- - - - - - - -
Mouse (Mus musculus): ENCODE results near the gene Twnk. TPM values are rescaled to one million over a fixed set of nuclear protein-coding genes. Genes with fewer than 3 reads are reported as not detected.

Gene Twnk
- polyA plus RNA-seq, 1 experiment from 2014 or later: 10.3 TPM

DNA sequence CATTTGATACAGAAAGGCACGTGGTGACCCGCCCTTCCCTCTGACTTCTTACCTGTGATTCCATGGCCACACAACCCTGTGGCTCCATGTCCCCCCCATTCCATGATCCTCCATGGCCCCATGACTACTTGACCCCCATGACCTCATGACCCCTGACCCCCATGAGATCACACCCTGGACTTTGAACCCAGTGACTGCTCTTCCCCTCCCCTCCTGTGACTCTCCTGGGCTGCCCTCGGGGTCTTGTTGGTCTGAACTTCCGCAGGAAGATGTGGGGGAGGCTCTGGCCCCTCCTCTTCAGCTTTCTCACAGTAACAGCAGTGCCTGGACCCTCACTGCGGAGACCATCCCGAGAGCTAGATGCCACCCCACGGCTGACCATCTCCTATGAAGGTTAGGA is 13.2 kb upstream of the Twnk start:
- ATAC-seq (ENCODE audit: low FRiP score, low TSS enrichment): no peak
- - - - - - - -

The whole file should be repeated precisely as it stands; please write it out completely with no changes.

Mouse (Mus musculus): ENCODE results near the gene Twnk. TPM values are rescaled to one million over a fixed set of nuclear protein-coding genes. Genes with fewer than 3 reads are reported as not detected.

Gene Twnk
- polyA plus RNA-seq, 1 experiment from 2014 or later: 10.3 TPM

DNA sequence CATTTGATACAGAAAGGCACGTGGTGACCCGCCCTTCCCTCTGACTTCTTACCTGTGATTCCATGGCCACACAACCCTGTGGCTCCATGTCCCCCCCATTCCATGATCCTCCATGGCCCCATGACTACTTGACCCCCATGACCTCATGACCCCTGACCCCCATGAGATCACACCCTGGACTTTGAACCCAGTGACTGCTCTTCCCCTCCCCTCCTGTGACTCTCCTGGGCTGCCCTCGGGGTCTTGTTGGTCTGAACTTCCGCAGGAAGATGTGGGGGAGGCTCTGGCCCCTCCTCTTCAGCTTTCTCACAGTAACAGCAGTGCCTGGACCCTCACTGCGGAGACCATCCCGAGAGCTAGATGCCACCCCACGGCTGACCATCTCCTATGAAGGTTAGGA is 13.2 kb upstream of the Twnk start:
- ATAC-seq (ENCODE audit: low FRiP score, low TSS enrichment): no peak